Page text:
“Eyewitnesses gave a different tenor to their original statements to investigators,” said the BCPS, adding that they added context and support for the idea that Brooks posed a serious threat of harm or death.
Moreover, prosecutors say the use-of-force expert also reversed some of their opinion, conceding that Brooks was likely in a state of “excited delirium,” which would significantly change the use-of-force calculation, particularly involving a taser.
Excited delirium, or cocaine psychosis, refers to “a state of extreme mental and physiological excitement, characterized by extreme agitation, hyperthermia, hostility, exceptional strength and endurance without apparent fatigue,’” the BCPS said.
“Common underlying causes are said to be illicit drug use or mental illness.”
Prosecutors say eyewitness evidence suggests Brooks may also have been intoxicated on magic mushrooms.
The combination of new testimony and concessions by the use-of-force expert seriously undermined the case, meaning it no longer met the standard for a criminal prosecution, said the BCPS.
About the BC Wrongful Death Law Reform Society
‘In Their Name’ is the campaign of ‘The BC Wrongful Death Law Reform Society’ – a BC registered non-profit organization comprised of volunteer families who have lost a loved one to wrongful death in BC and were denied access to justice. In response to the biggest human rights issue facing the province today, our goal is to modernize British Columbia’s antiquated wrongful death legislation, which predates confederation (1846). Under current legislation, the value of a human life is measured only by the deceased’s future lost income, so long as they had dependents.
As a result of the province’s antiquated law, access to justice has been denied to the families of the wrongfully killed who do not meet this discriminatory criteria. This has affected especially vulnerable groups, namely children, seniors, the disabled, and anyone without dependents when they are killed by the negligent or intentional acts of another.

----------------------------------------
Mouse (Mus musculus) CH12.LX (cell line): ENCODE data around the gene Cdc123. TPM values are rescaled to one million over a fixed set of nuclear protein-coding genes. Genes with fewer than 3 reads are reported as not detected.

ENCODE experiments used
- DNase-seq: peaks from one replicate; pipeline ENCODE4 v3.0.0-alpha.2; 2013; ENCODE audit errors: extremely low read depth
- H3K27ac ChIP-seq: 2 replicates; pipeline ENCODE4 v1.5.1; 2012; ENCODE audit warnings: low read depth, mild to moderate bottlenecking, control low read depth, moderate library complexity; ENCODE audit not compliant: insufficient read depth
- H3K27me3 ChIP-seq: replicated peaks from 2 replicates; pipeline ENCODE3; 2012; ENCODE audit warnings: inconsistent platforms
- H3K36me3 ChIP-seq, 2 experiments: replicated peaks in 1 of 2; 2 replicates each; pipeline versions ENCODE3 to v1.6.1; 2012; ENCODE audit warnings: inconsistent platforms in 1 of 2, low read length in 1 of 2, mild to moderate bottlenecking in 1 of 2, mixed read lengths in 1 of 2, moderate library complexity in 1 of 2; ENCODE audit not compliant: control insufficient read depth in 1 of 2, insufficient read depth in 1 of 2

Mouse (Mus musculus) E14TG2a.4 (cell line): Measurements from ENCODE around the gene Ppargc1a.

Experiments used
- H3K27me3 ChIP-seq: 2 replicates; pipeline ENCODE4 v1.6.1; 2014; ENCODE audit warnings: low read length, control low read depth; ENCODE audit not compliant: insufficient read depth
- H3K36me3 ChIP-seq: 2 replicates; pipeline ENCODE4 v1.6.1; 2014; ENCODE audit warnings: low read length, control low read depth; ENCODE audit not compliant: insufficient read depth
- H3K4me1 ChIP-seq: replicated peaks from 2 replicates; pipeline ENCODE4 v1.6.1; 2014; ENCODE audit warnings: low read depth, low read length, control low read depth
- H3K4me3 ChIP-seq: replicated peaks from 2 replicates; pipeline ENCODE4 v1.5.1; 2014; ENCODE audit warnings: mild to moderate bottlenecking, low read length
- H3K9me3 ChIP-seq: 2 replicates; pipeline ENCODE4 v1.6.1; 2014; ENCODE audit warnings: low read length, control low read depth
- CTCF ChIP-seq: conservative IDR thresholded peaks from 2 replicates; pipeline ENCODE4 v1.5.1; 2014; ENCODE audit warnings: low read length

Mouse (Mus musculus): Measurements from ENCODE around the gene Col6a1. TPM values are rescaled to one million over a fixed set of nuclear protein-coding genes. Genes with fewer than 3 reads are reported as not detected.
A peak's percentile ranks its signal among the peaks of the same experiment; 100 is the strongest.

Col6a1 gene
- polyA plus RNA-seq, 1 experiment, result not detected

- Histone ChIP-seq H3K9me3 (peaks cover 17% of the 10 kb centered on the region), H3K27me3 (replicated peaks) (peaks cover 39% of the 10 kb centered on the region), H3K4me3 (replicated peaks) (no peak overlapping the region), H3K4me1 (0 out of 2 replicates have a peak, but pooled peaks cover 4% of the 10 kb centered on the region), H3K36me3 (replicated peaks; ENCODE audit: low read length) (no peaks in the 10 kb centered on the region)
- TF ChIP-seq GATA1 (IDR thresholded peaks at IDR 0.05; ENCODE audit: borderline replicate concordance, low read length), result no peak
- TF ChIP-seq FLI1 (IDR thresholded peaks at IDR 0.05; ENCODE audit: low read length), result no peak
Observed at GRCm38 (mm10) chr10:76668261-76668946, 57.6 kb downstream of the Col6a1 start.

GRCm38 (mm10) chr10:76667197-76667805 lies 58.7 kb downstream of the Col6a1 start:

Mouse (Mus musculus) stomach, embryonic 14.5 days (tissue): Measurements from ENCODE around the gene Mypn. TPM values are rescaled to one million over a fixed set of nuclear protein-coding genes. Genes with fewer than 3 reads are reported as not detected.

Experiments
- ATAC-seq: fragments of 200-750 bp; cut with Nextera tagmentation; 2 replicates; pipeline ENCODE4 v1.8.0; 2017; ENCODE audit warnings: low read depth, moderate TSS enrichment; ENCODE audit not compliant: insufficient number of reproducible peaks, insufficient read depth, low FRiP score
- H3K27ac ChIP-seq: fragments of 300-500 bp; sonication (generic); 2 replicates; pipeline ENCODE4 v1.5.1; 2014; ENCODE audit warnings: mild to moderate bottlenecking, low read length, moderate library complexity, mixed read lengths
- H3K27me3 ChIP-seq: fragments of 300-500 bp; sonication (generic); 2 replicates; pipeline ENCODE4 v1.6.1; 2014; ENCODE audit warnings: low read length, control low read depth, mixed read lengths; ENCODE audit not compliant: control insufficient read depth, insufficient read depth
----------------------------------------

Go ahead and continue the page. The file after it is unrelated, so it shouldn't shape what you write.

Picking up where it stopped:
BC is presently the last of all the provinces, yet to have undertaken this critical legislative modernization to allow for dignity, value, and protections for all its citizens under the law.
When it’s ‘free’ to kill in BC, wrongdoers are not held accountable. This lack of general deterrence holds the province back in terms of incentivizing innovation of safety measures and protocols to prevent wrongful deaths in the first place.
Here’s How You Can Get Involved…
The Attorney General of British Columbia, David Eby, is the Minister responsible for the ‘Family Compensation Act’ – the guiding piece of legislation that the civil courts must follow in cases of wrongful death. Minister Eby receives feedback from the regional ‘Members of the Legislative Assembly’ (MLAs) and follows orders from the Premier, John Horgan.
Reform is presently at a standstill, as the BC NDP government does not presently view access to justice for the surviving family members of the wrongfully killed as a priority in this province. This is despite the fact that the families behind our Society have been fighting for modernization for over two decades. And despite the fact that all other provinces, including the Yukon, have already modernized in most cases long ago.
The only way to move this forward is by creating massive public awareness and outcry for legislative modernization. Only under the scrutiny of the public and the media will our politicians be forced to take this necessary, and long overdue action.
How many more people will need to die from the same preventable wrongful actions before our politicians will do their job?